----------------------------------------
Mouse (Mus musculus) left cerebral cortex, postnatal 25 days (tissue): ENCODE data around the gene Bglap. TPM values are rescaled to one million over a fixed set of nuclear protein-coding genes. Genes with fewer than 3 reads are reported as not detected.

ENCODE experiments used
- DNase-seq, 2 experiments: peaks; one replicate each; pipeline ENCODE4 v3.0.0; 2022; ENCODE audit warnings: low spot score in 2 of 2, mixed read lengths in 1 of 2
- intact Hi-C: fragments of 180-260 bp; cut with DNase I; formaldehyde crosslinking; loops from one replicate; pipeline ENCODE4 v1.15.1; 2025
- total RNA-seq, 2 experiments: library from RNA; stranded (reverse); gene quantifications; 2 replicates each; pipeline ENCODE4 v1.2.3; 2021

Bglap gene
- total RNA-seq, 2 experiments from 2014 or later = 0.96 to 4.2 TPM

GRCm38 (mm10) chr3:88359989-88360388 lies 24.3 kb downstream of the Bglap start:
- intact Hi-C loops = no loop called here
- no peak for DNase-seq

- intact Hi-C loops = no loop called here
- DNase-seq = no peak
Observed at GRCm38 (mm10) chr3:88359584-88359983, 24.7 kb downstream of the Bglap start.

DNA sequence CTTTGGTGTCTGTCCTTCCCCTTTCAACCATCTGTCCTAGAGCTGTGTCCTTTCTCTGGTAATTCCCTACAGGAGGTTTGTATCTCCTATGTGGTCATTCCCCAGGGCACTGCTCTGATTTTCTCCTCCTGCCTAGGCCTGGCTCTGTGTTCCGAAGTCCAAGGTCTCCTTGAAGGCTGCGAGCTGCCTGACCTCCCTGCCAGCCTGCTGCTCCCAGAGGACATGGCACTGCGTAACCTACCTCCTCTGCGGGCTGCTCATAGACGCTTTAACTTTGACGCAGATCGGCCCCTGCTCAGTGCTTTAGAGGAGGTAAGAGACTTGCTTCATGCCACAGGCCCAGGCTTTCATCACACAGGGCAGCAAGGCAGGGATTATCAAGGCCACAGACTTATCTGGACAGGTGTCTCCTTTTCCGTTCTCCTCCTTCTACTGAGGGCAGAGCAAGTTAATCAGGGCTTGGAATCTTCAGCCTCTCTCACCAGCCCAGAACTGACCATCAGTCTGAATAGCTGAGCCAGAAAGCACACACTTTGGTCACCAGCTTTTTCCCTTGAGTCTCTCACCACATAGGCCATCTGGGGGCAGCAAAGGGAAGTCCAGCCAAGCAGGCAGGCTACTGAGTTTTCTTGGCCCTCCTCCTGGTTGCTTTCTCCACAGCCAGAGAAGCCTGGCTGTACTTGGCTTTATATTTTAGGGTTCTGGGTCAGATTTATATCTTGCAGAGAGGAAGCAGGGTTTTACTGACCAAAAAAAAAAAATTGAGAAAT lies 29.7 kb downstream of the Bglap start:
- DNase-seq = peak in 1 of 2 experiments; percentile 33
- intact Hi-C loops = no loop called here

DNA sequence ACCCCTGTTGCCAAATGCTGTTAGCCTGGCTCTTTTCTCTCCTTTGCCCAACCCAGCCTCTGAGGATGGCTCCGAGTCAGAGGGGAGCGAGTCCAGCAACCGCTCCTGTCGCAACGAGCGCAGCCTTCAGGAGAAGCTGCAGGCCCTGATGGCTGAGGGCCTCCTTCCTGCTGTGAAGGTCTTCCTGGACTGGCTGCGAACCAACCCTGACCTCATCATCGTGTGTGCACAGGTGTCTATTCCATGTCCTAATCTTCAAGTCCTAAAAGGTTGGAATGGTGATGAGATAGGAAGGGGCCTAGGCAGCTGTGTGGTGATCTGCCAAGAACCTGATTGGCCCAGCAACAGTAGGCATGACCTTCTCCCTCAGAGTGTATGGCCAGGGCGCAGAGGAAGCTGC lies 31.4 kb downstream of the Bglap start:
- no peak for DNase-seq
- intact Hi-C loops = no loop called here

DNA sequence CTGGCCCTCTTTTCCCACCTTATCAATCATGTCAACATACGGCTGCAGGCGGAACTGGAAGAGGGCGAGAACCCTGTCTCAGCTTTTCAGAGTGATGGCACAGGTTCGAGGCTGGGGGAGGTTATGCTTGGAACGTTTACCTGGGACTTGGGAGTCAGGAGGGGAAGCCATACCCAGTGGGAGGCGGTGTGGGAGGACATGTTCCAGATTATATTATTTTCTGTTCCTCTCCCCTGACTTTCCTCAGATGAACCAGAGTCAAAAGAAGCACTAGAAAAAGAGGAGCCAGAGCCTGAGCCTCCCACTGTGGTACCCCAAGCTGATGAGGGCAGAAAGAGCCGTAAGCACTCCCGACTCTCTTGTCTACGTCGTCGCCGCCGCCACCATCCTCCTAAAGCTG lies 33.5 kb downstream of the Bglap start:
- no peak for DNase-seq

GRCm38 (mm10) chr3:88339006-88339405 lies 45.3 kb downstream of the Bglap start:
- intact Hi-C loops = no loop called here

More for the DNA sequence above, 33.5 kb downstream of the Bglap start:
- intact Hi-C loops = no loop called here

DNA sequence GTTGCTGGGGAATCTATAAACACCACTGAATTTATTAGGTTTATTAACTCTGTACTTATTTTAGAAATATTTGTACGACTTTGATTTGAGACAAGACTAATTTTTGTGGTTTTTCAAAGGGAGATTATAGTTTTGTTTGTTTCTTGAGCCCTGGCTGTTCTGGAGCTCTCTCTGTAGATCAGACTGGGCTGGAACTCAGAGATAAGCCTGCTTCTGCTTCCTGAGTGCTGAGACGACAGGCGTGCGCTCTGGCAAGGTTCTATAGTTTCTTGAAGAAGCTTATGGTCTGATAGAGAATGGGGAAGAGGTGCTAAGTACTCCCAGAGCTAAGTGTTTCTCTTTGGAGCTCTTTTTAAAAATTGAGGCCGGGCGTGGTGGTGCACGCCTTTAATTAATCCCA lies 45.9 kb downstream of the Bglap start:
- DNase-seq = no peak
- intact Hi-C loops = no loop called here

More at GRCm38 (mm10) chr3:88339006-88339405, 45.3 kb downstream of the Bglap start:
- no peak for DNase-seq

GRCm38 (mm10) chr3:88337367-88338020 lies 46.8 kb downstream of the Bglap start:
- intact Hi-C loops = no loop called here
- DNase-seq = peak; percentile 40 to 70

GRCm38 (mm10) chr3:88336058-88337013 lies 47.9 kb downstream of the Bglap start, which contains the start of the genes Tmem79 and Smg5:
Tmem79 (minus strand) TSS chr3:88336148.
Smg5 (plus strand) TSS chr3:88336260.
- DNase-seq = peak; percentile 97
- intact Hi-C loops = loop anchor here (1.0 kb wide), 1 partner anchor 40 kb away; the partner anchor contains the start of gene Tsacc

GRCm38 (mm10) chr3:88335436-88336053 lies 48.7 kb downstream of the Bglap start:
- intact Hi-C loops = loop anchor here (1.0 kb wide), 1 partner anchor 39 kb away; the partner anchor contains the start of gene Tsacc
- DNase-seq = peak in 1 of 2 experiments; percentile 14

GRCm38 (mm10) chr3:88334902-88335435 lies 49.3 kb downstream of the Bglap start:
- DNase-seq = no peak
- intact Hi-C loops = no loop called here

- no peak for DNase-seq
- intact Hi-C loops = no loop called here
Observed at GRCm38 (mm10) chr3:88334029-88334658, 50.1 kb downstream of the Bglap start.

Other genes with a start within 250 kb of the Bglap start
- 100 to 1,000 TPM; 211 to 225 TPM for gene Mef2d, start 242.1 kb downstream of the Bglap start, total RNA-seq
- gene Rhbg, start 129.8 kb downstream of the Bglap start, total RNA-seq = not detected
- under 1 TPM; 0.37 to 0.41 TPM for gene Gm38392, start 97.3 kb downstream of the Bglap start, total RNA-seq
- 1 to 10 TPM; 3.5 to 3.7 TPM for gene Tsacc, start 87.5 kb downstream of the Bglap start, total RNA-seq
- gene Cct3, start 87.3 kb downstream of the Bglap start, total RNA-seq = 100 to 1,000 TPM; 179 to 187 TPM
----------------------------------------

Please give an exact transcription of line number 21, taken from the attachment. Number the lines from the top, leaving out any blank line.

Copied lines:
- no peak for DNase-seq